1 Acts v. 42. I do not know that it has ever been insinuated, that the Christian mission, in the hands of the apostles, was a scheme for making a fortune, or for getting money. But it may nevertheless be fit to remark upon this passage of their history, how perfectly free they appear to have been from any pecuniary or interested views whatever.. The most tempting opportunity which occurred, of making a gain of their converts, was by the custody and management of the public funds, when some of the richer members, intending to contribute their fortunes to the common support of the society, sold their possessions, and laid down the prices at the apostles' feet. Yet, so insensible, or undesirous, were they of the advantage which that confidence afforded, that we find they very soon disposed of the trust, by putting it into the hands, not of nominees of their own, but of stewards formally elected for the purpose by the society at large.

We may add also, that this excess of generosity, which cast private property into the public stock, was so far from being required by the apostles, or imposed as a law of Christianity, that Peter reminds Ananias that he had been guilty, in his behaviour, of an officious and voluntary prevarication; “ for whilst (says he) thy estate remained unsold, was it not thine own! and after it was sold, was it not in thine own power ?"

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of the institution found means to represent it to the people as tending to subvert their law, degrade their lawgiver, and dishonour their temple.* And these in. sinuations were dispersed with so much success, as to induce the people to join with their superiors in the stoning of a very active member of the new community.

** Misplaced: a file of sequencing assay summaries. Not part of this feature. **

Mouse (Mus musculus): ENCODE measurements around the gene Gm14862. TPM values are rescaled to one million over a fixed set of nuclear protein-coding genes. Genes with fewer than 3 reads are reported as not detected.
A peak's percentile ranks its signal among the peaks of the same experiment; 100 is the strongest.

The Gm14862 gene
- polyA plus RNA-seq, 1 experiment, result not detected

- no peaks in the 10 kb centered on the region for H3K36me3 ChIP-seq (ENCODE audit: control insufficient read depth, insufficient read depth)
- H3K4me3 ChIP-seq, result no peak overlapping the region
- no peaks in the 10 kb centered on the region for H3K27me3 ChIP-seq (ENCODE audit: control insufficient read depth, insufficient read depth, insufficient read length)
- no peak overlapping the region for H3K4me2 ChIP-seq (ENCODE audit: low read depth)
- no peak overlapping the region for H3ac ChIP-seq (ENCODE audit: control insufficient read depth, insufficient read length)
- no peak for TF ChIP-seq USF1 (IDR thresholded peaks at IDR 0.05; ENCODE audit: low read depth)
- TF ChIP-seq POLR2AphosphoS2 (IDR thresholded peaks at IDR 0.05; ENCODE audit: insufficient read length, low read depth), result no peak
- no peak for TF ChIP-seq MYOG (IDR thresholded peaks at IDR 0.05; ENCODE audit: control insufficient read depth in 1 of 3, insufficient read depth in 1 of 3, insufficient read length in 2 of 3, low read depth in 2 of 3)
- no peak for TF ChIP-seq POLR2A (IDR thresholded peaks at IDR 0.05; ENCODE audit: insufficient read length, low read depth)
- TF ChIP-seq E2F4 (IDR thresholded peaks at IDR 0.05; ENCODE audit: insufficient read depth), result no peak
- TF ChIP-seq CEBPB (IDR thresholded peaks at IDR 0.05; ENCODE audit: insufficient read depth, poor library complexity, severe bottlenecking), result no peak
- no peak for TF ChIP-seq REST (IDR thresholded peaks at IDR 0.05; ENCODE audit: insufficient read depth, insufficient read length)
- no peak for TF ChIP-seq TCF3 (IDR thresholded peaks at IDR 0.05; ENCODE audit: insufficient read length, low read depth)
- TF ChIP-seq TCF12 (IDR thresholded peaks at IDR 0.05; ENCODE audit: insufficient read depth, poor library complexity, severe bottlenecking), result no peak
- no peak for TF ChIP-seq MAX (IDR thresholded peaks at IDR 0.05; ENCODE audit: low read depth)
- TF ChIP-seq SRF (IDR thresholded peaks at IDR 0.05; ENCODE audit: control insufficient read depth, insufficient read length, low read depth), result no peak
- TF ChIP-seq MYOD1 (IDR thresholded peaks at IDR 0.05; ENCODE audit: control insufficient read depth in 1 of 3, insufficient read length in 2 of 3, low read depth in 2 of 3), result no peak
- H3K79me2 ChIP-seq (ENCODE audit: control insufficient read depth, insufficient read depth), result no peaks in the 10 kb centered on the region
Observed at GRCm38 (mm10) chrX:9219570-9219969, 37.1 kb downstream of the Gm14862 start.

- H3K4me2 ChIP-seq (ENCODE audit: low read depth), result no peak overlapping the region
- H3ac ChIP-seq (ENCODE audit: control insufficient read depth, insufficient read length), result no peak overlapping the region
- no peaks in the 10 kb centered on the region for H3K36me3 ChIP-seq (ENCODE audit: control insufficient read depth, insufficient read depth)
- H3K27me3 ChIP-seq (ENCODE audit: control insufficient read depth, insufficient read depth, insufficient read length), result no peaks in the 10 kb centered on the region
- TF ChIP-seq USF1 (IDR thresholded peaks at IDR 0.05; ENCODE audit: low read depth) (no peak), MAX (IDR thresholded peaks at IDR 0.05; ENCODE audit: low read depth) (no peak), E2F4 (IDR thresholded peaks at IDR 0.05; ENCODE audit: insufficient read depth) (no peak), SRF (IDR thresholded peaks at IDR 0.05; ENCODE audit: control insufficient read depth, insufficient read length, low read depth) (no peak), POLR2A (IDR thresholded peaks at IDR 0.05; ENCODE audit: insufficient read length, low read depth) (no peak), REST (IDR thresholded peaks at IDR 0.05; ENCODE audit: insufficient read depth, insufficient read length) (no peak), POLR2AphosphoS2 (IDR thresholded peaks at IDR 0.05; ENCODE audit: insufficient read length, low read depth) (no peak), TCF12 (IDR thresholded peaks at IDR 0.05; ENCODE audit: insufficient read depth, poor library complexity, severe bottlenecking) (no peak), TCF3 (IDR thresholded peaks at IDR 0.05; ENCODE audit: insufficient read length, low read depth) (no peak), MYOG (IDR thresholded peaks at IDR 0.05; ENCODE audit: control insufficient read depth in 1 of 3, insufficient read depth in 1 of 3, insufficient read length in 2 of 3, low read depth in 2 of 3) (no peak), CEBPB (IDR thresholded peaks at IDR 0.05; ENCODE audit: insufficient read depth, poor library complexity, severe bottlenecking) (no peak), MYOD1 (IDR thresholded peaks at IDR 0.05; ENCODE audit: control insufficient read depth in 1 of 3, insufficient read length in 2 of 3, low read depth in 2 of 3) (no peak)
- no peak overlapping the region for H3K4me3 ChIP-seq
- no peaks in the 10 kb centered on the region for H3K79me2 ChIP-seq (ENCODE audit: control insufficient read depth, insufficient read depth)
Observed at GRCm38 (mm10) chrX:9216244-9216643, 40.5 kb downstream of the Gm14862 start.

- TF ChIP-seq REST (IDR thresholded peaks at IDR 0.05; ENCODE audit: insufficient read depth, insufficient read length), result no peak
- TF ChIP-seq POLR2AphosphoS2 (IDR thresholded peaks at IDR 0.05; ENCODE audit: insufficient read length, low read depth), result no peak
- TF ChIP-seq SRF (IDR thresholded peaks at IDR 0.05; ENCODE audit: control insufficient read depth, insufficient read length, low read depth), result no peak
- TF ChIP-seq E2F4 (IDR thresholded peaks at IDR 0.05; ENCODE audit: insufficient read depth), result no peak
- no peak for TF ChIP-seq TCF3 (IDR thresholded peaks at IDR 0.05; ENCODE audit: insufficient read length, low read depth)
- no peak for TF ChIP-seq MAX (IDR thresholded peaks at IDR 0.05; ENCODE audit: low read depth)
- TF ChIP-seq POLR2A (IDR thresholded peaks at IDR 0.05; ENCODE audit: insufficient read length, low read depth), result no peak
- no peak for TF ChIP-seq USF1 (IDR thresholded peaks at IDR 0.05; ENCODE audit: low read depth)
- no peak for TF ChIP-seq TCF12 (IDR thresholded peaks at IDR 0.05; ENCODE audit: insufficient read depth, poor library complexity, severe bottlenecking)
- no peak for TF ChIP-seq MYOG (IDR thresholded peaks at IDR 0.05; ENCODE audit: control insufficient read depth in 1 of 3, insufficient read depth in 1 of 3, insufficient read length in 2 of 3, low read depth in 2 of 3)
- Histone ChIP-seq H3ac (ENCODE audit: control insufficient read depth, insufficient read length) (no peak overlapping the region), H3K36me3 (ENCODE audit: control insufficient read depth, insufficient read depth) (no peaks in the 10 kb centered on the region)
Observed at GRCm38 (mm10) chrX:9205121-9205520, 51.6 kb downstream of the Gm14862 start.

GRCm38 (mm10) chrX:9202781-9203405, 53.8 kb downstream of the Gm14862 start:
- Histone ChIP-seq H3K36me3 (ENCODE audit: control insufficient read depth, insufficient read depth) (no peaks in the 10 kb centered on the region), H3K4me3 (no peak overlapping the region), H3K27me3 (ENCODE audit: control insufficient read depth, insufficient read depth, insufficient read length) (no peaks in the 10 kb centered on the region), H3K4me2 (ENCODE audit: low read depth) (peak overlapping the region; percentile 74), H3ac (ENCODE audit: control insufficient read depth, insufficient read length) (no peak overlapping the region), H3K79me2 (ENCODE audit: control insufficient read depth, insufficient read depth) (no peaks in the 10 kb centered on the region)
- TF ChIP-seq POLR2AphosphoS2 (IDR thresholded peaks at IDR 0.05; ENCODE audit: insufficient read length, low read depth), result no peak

The death of this man was the signal of a general persecution, the activity of which may be judged of from one anecdote of the time : “As for Saul, he made havoc of the church, entering into every house, and, haling men and women, committed them to prison.” This persecution raged at Jerusalem with so much fury as to drive most of the new converts out of the place, except the twelve apostles. The converts, thus “scattered abroad,” preached the religion wherever they came; and their preaching was, in effect, the preaching of the twelve; for it was so far carried on in concert and correspondence with them, that when they heard of the success of their emissaries in a particular country, they sent two of their number to the place, to complete and confirm the mission.

An event now took place, of great importance in the future history of the religion. The persecutiong which had began at Jerusalem, followed the Christians to other cities, in which the authority of the Jewish Sanhedrim over those of their own nation was allowed to be exercised. A young man, who had signalized him. self by his hostility to the profession, and had procured a commission from the council at Jerusalem to seize any converted Jews whom he might find at Damascus, suddenly became a proselyte to the religion which he was going about to extirpate. The new convert not only shared, on this extraordinary change, the fate of his companions, but brought upon himself a double measure of enmity from the party which he had left. The Jews at Damascus, on his return to that city, watched the gates night and day with so much diligence,

* Acts vi. 12.

† Acts viii. 3. 1 Acts viii. 1, And they were all scattered abroad :" but the term "all" is not, I think, to be taken strictly as denoting more than the generality; in like manner as in Acts ix. 35, “ And all that dwelt in Lydda and Saron saw him, and turned to the Lord.”

§ Acts ix.

that he escaped from their hands only by being let down in a basket by the wall. Nor did he find him. self in greater safety at Jerusalem, whither he immediately repaired. Attempts were there also soon set on foot to destroy him ; from the danger of which he was preserved by being sent away to Cilicia, his native country.